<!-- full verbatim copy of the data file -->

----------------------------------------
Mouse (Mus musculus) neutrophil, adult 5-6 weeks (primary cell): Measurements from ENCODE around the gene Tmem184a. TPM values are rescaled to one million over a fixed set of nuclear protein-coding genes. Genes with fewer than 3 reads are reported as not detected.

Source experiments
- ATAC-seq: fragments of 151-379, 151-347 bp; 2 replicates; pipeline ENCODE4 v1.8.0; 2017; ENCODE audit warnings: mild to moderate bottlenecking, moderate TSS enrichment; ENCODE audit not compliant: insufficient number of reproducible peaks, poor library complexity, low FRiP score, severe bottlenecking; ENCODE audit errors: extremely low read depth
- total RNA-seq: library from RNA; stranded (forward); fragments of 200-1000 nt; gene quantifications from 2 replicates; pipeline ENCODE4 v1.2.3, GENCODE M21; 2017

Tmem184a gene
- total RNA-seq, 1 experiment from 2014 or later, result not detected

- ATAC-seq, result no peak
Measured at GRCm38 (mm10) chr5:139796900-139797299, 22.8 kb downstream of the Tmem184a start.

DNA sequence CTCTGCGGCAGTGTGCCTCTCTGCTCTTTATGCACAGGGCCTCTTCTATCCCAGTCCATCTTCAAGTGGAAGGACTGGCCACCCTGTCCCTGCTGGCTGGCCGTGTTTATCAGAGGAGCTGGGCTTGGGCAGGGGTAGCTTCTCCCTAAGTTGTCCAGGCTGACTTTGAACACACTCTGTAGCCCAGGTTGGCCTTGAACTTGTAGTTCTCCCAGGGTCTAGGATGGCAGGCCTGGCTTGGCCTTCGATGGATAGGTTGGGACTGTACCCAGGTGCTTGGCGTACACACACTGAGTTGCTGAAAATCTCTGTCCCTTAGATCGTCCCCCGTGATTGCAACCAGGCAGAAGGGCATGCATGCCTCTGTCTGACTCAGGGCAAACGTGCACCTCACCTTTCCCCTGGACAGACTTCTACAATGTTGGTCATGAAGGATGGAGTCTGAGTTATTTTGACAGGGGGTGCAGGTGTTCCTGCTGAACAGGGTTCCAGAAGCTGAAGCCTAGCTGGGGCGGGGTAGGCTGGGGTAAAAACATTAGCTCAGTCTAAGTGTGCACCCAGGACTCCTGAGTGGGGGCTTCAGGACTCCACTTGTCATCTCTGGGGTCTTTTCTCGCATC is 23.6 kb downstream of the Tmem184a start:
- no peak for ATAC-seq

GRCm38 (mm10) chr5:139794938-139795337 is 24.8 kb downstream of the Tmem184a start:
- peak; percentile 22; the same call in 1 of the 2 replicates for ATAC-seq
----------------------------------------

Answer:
Mouse (Mus musculus) neutrophil, adult 5-6 weeks (primary cell): Measurements from ENCODE around the gene Tmem184a. TPM values are rescaled to one million over a fixed set of nuclear protein-coding genes. Genes with fewer than 3 reads are reported as not detected.

Source experiments
- ATAC-seq: fragments of 151-379, 151-347 bp; 2 replicates; pipeline ENCODE4 v1.8.0; 2017; ENCODE audit warnings: mild to moderate bottlenecking, moderate TSS enrichment; ENCODE audit not compliant: insufficient number of reproducible peaks, poor library complexity, low FRiP score, severe bottlenecking; ENCODE audit errors: extremely low read depth
- total RNA-seq: library from RNA; stranded (forward); fragments of 200-1000 nt; gene quantifications from 2 replicates; pipeline ENCODE4 v1.2.3, GENCODE M21; 2017

Tmem184a gene
- total RNA-seq, 1 experiment from 2014 or later, result not detected

- ATAC-seq, result no peak
Measured at GRCm38 (mm10) chr5:139796900-139797299, 22.8 kb downstream of the Tmem184a start.

DNA sequence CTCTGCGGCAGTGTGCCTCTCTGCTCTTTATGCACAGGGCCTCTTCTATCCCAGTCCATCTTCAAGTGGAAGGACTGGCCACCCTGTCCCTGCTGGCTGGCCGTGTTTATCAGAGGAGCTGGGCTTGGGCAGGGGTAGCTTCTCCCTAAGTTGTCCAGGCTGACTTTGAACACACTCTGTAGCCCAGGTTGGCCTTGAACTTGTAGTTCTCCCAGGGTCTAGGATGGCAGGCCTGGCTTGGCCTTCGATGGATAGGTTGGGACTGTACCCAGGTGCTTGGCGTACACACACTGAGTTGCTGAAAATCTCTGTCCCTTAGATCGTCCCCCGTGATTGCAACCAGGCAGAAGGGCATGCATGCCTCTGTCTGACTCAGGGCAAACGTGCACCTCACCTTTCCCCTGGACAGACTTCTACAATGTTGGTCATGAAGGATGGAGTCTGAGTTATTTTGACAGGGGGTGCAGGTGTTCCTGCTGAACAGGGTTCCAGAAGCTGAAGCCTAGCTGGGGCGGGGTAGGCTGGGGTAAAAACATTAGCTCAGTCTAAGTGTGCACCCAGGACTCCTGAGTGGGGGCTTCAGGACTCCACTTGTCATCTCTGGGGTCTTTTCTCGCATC is 23.6 kb downstream of the Tmem184a start:
- no peak for ATAC-seq

GRCm38 (mm10) chr5:139794938-139795337 is 24.8 kb downstream of the Tmem184a start:
- peak; percentile 22; the same call in 1 of the 2 replicates for ATAC-seq